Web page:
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SRC Constr. Corp. of Monroe v. Atlantic City Hous. Auth.

United States District Court, D. New Jersey

April 2, 2013

SRC CONSTRUCTION CORP. OF MONROE, Plaintiff,
v.
ATLANTIC CITY HOUSING AUTHORITY, et al., Defendants

CONDON & ASSOCIATES, PLLC, Brian K. Condon, Esq., Nanuet, New York, Counsel for Plaintiff SRC Construction Corp. of Monroe.

PARKER McCAY PA, Dana B. Ostrovsky, Esq., Marlton, New Jersey, Counsel for Defendant Atlantic City Housing Authority.

SUAREZ & SUAREZ, Joseph M. Suarez, Esq., Jersey City, New Jersey, Counsel for Defendant Lindemon, Winckelmann, Deupree, Martin, Russell & Associates, P.C.

OPINION

Page 797

HONORABLE JOSEPH E. IRENAS, Senior United States District Judge.

In this diversity suit, the parties dispute who is responsible for the extended delays that occurred during the construction of an assisted living facility in Atlantic City, New Jersey, which allegedly resulted in several million dollars in additional costs. Defendant Lindenmon, Winckelmann, Deupree, Martin, Russell & Associates, P.C. (" Lindemon" ) presently moves for summary judgment, asserting that all of Plaintiff's claims against it are barred by New Jersey's economic loss doctrine. For the reasons stated herein, the Motion will be denied.

I.

The following facts are undisputed for the purposes of this Motion. In late 2001, Defendant Atlantic City Housing Authority (" ACHA" ) awarded a lump sump contract to Plaintiff SRC Construction Corp. of Monroe (" SRC" ) to build the John P. Whittington Senior Living Center. In April, 2002 ACHA and SRC entered into a contract for the construction of the facility, whereby SRC would be the general contractor for the project. (Condon Cert. Ex. A)

This is mainly a suit between SRC and ACHA. Against ACHA only, SRC asserts claims of breach of contract, unjust enrichment, wrongful termination of the contract and conversion. Similarly, against SRC only, ACHA asserts counterclaims of breach of contract, negligence, intentional and negligent misrepresentation, and conversion.

However, the instant Motion does not implicate the claims between SRC and ACHA. Rather, Defendant Lindemon, who was the architect on the project-- and undisputedly had a contract with ACHA (Condon Cert. Ex. B), but not SRC (Rosciszewski Cert. Ex. C)-- moves for summary judgment on the two claims SRC asserts against it: (1) breach of express and implied warranties (Count 2 of the Complaint), and (2) negligence (Count 5).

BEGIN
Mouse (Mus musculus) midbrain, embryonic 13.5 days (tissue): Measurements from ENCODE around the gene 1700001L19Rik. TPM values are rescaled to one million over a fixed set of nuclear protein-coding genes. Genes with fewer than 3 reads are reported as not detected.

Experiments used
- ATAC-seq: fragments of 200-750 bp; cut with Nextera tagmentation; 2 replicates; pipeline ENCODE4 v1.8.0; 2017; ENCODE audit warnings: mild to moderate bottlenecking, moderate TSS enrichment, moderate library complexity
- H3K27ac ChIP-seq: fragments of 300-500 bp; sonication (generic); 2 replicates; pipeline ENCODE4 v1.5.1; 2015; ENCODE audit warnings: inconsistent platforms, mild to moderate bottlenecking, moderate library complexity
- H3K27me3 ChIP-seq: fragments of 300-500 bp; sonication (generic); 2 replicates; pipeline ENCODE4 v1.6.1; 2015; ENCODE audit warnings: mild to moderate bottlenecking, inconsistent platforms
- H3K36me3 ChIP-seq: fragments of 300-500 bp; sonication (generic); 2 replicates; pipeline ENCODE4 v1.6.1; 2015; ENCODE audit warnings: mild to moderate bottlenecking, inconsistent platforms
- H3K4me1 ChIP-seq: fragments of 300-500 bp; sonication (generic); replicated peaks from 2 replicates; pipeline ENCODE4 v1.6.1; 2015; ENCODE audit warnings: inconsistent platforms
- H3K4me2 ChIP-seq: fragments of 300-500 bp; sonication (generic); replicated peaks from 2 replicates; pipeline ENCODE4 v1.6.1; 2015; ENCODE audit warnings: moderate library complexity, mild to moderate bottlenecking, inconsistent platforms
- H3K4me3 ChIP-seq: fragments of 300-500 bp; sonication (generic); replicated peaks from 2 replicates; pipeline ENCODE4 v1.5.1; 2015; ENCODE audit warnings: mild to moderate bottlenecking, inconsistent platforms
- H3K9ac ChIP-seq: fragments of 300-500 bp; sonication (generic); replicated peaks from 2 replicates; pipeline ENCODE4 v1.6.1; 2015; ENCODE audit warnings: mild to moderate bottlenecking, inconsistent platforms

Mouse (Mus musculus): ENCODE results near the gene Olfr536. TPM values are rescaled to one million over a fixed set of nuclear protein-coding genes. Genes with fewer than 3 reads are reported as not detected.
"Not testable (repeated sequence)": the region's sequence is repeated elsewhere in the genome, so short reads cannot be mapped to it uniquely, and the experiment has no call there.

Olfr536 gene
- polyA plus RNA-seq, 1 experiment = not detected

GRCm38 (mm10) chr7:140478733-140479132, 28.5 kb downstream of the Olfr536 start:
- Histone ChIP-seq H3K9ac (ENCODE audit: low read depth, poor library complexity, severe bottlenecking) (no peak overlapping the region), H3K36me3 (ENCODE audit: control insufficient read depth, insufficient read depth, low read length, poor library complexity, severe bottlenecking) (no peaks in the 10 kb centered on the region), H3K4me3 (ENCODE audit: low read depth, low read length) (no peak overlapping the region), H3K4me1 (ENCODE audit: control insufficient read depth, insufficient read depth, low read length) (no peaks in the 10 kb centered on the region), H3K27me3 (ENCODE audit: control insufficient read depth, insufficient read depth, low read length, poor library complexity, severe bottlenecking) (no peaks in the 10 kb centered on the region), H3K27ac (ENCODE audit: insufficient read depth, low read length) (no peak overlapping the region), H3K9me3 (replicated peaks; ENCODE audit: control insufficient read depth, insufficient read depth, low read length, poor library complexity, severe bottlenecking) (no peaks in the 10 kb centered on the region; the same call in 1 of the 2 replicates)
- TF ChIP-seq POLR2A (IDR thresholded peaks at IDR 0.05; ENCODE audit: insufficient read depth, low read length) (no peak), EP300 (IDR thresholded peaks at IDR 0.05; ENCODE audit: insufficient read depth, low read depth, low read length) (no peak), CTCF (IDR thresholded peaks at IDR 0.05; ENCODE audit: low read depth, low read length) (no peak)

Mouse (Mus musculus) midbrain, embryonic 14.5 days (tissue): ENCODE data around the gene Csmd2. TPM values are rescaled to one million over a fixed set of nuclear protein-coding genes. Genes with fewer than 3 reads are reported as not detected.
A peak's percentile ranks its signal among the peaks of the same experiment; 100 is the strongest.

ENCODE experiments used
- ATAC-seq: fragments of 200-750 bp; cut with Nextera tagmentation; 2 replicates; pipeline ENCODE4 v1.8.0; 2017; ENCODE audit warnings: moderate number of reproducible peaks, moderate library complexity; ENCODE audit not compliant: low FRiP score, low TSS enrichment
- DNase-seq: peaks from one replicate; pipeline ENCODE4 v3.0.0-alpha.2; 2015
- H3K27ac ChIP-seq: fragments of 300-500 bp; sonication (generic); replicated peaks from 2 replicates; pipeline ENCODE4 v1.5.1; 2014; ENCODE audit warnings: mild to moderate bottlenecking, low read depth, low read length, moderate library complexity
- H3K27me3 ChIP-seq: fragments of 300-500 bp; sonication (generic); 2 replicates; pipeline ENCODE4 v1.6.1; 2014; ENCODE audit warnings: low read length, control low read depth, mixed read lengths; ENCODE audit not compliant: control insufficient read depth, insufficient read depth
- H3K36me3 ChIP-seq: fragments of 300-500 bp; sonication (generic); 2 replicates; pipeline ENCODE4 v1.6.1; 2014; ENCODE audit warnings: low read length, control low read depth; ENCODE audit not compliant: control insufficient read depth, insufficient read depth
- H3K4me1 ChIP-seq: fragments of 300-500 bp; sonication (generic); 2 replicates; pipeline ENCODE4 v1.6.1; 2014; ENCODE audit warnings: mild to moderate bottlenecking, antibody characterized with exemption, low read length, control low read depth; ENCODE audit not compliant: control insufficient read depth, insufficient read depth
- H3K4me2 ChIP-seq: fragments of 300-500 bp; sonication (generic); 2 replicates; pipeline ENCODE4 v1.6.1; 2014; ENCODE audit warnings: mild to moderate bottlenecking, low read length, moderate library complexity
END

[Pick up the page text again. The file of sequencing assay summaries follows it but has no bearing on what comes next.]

Both claims are based on SRC's allegations that Lindemon caused significant construction delays by:

o " fail[ing] to provide the necessary building permits to SRC in accordance with their duties, responsibilities, and obligations" (Compl. ¶ 29);
o " submitting] drawings on multiple occasions to the Building Department that were deemed Non-Code Compliant" (Compl. ¶ 118(i));
o " fail[ing] to respond in a timely manner to Plaintiff's multiple requests for pertinent information on numerous issues" (Compl. ¶ 118 (iii)); and
o " repeatedly providing] defective verbal approvals of change orders to Plaintiff, only to have these change orders rejected by [the Housing Authority] later" (Compl. ¶ 118(iv)).

Page 798

SRC alleges that the delays caused it to " incur additional costs" associated with the project. (Compl. ¶ 41) It further alleges that those costs, combined with the costs allegedly caused by the Housing Authority through its delays and other actions, exceed $3 million. (Compl. ¶ 89)

As stated previously, Lindemon moves for summary judgment asserting that SRC's claims are barred by New Jersey's economic loss doctrine.

II.

" Under Rule 56(c), summary judgment is proper 'if the pleadings, depositions, answers to interrogatories, and admissions on file, together with the affidavits, if any, show that there is no genuine issue as to any material fact and that the moving party is entitled to a judgment as a matter of law.'" Celotex Corp. v. Catrett, 477 U.S. 317, 322, 106 S.Ct. 2548, 91 L.Ed.2d 265 (1986) (quoting Fed.R.Civ.P. 56(c)).